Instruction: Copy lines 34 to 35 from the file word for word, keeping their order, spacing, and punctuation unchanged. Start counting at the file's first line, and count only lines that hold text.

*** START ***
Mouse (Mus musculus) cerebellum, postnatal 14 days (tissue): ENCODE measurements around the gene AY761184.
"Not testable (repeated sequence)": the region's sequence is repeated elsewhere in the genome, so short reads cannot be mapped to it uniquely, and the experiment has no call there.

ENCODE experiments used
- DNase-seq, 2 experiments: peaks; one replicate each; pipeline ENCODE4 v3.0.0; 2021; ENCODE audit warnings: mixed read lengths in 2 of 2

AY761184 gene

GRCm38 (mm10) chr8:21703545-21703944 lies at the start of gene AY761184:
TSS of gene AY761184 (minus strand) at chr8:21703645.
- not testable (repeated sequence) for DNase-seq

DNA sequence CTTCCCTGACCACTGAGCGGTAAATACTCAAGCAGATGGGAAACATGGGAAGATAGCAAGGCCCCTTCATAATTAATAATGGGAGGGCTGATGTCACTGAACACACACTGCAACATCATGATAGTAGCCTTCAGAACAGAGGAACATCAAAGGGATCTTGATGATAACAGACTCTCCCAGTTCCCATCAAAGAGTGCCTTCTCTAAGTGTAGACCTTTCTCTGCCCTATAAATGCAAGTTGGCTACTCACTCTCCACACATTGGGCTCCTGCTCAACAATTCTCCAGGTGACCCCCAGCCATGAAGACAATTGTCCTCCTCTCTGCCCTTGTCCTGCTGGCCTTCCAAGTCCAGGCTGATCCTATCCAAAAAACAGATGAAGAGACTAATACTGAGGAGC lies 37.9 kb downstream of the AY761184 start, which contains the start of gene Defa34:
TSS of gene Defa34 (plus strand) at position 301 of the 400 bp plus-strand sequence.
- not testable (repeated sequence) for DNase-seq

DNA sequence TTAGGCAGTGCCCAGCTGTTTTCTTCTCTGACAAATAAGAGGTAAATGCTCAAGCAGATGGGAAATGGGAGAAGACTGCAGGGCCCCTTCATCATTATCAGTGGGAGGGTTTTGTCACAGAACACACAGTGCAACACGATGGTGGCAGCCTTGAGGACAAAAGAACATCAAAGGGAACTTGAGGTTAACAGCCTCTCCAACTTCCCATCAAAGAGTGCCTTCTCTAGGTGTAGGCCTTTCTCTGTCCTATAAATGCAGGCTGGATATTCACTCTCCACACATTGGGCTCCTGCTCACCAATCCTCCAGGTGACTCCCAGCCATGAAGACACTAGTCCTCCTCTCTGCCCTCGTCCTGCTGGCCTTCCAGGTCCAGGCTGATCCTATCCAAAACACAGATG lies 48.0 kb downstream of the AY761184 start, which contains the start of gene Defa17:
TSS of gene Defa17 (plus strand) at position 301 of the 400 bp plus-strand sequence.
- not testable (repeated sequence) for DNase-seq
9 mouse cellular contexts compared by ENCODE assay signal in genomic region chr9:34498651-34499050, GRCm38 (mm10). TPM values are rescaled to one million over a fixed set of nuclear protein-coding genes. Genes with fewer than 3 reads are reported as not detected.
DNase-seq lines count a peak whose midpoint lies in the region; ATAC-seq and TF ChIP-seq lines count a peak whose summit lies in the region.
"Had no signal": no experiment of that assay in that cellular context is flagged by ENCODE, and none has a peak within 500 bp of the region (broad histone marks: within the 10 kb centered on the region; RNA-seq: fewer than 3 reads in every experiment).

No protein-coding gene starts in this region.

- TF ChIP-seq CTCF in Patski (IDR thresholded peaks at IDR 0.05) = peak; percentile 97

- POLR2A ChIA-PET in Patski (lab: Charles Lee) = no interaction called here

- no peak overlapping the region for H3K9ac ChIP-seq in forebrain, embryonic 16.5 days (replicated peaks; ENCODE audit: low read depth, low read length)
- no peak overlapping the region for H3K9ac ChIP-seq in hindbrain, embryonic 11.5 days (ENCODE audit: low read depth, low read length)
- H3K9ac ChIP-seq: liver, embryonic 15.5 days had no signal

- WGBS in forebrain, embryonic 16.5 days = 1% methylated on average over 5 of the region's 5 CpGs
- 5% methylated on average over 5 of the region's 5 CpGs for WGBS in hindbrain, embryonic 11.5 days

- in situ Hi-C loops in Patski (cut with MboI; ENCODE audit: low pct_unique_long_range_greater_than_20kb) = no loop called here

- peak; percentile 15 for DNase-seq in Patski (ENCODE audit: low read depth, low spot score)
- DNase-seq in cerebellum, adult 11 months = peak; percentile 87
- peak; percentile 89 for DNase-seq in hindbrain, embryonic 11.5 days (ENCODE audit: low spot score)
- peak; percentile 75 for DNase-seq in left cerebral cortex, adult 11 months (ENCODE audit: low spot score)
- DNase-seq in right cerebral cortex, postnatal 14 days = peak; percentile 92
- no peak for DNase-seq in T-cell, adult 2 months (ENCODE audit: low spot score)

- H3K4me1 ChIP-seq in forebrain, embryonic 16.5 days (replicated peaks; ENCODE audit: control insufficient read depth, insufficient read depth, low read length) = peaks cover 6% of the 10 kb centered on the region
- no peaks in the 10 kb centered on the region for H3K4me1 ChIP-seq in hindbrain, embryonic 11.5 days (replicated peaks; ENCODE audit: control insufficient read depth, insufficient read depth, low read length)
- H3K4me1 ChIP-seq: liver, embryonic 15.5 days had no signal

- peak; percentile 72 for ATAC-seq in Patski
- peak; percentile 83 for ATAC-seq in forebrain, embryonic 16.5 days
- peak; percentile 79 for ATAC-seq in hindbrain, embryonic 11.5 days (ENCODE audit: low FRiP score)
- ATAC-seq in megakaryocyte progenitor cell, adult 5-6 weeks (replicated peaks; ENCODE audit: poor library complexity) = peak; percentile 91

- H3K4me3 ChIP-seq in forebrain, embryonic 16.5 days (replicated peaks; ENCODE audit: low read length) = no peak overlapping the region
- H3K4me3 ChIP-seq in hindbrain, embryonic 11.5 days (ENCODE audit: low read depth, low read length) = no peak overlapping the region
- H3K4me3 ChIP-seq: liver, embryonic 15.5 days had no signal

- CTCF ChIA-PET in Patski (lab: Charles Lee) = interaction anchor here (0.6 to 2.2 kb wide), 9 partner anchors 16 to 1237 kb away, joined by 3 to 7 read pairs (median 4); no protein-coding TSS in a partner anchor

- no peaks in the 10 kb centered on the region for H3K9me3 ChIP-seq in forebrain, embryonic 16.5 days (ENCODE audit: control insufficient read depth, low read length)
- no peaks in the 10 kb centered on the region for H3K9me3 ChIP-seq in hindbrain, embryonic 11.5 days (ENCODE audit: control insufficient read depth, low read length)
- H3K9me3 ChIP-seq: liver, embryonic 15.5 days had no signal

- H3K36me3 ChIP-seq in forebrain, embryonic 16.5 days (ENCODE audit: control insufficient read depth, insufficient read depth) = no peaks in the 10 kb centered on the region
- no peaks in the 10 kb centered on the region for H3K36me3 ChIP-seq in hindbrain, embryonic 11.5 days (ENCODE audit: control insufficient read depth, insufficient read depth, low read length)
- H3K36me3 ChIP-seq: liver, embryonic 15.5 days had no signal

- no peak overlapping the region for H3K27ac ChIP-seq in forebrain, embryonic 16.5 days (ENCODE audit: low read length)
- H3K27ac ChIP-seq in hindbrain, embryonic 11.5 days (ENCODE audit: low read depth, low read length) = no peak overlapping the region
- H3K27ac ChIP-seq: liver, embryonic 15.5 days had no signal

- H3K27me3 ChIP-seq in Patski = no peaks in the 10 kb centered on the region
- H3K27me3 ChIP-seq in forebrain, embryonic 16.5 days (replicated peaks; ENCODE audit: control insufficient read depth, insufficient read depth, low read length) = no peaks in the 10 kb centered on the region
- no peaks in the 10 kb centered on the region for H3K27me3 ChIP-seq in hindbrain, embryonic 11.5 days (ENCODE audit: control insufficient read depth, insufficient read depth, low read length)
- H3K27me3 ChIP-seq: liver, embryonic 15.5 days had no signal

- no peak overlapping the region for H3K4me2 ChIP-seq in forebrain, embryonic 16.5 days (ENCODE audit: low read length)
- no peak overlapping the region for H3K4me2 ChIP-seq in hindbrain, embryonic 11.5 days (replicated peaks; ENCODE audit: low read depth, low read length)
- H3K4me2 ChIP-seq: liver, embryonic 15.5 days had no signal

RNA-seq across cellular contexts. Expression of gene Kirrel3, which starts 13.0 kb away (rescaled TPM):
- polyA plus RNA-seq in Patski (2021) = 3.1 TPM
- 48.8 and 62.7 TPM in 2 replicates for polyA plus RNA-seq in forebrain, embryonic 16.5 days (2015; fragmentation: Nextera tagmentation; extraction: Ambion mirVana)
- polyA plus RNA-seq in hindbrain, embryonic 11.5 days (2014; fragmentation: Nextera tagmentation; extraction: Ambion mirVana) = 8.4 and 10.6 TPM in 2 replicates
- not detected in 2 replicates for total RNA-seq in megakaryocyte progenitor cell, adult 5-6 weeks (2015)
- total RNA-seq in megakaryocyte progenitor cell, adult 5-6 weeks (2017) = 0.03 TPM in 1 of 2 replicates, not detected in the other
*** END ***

- no peaks in the 10 kb centered on the region for H3K4me1 ChIP-seq in hindbrain, embryonic 11.5 days (replicated peaks; ENCODE audit: control insufficient read depth, insufficient read depth, low read length)
- H3K4me1 ChIP-seq: liver, embryonic 15.5 days had no signal